||perennial flowers rarely used/ root harvested in late summer /fall after blooming
||Blood, lymphatic, skin, stomach, urogenital, immune,
||bacterial viral infections, first sign cold, flu, chills, swollen glands lymph congestion, runny stuffy nose, cough, laryngitis, food allergies, UTI, skin infections, fever, inflammation, discharge, wounds, ulcers, burns,
||Cool, dry, calming, stimulating, restoring, dissolving, anti-microbial, antibacterial, antiallergenic, anti-inflammatory, antiseptic, anti-toxic, astringent, alterative, anti-catarrhal, antiviral, antineoplastic, febrifuge, depurative, detoxicant, diuretic, lymphatic, decongestant, stimulating/regulating, immune stimulant, vulnerary
||Essential oil, humulene, sesquiterpenes, glycoside echinoside, polysaccharides-echinacin, inulin, isobutylamides, polyines, polyenes, echinolone, betaine, tannins, resins, oleic/cerotic/ linolic/ palmatic acids, 13 polyacetylenes, enzymes, fatty acids, phytosterols, trace minerals, vitamin C
||Mild remedy but may cause dizziness, nausea, numb tongue, gastric upset, cankers, throat irritation due to its stimulating nature.
||Most effective: Tincture: 2-4ml Decoction: 6-10 g
Acute conditions like infection or onset of a cold
Take up to 2 tablespoons of decoction or 1 tsp. of tincture every two hours at acute protocols
April 19, 2012
Nothing says spring like Violets! Not to confuse violets with the tropical African violets they are also known as Wild Pansy. There are so many varieties of Viola, which is their Latin name and what I prefer to call them so that there is no confusion. Sweet Viola is another nutritive antioxidant that is perfect medicinal food. Violet leaves and flowers are edible and are preferred fresh of course. For tincture purposes using fresh Viola is also preferred. Viola is a nutritious remedy that detoxifies and decongests.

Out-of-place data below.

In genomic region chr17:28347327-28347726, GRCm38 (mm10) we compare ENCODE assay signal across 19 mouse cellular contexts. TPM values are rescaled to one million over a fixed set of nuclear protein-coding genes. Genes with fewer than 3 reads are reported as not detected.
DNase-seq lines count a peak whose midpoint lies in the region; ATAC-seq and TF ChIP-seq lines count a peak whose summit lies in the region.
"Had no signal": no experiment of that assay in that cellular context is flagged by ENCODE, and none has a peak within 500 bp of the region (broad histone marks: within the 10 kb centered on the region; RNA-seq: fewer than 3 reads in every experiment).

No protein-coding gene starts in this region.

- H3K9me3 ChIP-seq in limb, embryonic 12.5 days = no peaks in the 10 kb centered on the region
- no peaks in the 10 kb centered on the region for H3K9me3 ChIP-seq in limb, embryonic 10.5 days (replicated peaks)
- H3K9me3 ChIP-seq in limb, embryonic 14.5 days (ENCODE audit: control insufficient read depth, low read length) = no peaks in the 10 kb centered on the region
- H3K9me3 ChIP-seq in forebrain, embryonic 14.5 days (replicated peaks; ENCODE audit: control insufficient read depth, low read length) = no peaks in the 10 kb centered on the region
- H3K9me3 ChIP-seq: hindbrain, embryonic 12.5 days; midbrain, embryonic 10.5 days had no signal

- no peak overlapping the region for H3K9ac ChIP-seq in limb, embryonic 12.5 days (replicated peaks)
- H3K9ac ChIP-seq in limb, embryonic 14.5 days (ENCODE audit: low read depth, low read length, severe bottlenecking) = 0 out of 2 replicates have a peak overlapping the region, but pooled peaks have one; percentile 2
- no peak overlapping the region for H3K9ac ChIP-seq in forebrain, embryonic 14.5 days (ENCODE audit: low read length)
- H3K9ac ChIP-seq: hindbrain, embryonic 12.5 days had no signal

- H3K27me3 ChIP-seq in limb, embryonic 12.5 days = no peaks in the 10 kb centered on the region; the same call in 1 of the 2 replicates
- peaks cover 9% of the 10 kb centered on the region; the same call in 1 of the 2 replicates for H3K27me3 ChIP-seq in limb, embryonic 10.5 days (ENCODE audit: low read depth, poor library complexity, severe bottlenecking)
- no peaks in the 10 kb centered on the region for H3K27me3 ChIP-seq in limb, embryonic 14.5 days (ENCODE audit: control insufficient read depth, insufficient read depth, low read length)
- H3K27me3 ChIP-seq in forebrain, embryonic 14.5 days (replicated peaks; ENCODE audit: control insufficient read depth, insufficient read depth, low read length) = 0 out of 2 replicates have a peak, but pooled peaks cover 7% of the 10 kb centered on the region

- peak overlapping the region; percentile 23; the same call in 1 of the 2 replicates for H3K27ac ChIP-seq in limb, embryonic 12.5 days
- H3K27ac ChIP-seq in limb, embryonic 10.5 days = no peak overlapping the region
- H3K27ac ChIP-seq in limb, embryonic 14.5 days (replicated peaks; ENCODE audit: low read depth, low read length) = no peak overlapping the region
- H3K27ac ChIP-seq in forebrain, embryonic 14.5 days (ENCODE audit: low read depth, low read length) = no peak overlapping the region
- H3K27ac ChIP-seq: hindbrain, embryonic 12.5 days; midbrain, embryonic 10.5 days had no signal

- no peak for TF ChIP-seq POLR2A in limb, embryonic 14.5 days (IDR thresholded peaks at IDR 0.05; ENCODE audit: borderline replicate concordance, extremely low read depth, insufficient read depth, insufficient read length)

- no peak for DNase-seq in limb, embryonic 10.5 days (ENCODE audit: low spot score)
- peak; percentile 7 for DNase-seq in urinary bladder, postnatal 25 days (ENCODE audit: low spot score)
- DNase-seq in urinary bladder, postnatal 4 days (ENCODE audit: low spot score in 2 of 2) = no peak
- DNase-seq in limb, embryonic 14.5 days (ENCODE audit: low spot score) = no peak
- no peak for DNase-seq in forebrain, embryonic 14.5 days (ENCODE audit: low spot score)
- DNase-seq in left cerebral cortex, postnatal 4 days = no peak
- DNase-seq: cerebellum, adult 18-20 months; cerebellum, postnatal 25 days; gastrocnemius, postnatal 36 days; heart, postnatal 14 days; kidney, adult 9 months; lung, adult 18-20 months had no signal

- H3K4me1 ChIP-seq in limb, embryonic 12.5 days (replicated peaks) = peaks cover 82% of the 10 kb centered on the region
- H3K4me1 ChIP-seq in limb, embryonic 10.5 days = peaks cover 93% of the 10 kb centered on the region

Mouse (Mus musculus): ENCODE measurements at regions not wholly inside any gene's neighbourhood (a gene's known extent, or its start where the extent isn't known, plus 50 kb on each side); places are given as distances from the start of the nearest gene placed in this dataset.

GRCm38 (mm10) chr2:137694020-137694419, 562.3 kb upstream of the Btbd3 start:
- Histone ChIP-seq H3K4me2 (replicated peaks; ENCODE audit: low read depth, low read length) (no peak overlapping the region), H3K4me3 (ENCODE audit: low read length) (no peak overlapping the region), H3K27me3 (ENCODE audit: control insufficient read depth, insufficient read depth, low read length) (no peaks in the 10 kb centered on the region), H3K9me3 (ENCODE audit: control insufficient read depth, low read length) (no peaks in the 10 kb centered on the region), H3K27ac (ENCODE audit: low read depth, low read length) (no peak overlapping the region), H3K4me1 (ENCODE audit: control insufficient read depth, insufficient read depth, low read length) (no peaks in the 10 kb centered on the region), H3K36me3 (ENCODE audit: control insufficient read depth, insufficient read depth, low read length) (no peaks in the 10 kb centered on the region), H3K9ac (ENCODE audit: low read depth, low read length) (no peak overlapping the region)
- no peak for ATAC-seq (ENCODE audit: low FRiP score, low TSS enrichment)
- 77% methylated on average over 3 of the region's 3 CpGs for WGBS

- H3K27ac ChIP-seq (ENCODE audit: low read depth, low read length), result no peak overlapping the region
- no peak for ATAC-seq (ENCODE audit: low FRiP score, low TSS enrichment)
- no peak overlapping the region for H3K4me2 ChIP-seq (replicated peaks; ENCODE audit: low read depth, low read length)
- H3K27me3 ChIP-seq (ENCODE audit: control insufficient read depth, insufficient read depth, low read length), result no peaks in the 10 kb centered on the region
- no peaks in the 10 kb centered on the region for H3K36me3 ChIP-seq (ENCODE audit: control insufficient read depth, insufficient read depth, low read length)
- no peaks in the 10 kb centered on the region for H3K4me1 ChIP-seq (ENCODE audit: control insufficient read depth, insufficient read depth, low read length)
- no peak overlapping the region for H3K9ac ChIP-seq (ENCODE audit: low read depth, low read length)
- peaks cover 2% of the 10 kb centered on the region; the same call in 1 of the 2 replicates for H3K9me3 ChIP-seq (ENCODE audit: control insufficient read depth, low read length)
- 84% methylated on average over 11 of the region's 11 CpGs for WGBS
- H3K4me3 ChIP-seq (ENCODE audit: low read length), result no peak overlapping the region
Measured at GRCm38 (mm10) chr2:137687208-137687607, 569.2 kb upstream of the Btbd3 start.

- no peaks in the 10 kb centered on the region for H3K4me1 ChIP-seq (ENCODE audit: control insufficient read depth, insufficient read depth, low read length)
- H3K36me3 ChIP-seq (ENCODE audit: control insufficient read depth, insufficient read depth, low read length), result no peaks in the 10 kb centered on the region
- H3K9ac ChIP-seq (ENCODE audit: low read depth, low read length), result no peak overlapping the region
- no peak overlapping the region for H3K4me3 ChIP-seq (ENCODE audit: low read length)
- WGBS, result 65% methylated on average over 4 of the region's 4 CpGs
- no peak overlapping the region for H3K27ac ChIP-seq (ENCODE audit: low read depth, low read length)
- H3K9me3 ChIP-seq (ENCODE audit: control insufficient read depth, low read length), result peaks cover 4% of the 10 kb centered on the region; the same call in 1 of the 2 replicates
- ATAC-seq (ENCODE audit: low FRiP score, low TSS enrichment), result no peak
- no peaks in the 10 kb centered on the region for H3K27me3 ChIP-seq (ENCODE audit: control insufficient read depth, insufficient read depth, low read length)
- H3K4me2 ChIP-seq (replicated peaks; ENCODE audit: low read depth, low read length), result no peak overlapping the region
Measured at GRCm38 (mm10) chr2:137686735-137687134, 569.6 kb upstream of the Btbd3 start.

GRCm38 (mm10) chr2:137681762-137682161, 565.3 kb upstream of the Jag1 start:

Use all species of Viola interchangeably because they have similar plant constituents and properties. For medicinal use the wild varieties of Viola are preferred over the cultivated garden varieties.
Viola odorata- sweet blue violet
Viola tricolour- Heartease
aka Wild pansy, Johnny jump-ups
||Perennial- flowers, leaves picked in spring to summer. Best if eaten fresh.
||Central Nervous System, Nerves, Cardiovascular, heart, lungs, lymphatic, skin, kidney, bladder
Respiratory: cough, bronchitis, colds, flu,
Lymphatic Immune tonic,
Nervous system: relaxant, pain, tranquilizer
Toxicity conditions: skin conditions- eczema, arthritis
||anti-inflammatory, antirheumatic, cholagogue, diaphoretic, diuretic, secretolytic expectorant, depurative, febrifuge, antineoplastic, nutritive, lymphatic, hypotensive, relaxant, nervine, vulnerary
||Essential oils, flavonoids: (anthocyanidins, violaquercetin,)
methyl salicylate, salicylic acid, saponins, alkaloids, mucilage, tannins,
Minerals: Calcium, magnesium
||Heartsease is high in saponins. Prolonged full dose may cause nausea, diarrhea and vomiting. Best used in a formulation if taken for long periods.
||Best eaten fresh or used fresh in a salad.
Fresh Tincture: 1-5ml best used in a formulation
Viola odorata- Blue Violet
- Sweet Blue Violets
This variety of Violet- Viola odorata is more medicinal. Sweet Blue violet herb and root has more expectorant, anti-tussive, antiseptic action than Heartsease that addresses lung damp or dry heat. It also has more anti-tumor action. The heart shaped leaves address matters of the heart.
Blue violet seed is a diuretic that is good for painful urinary conditions.
Viola tricolour- Heartsease aka Wild Pansy, Johnny jump-ups
- Heartsease aka Wild Pansy
Heartsease growing in rye fields has been known to help skin conditions caused by too much rye wheat in the diet. There is a relationship I would like to explore more. As I curl up with my sweet blue violet fresh infusion, it is a reminder to make some Viola honey and syrups…mmmm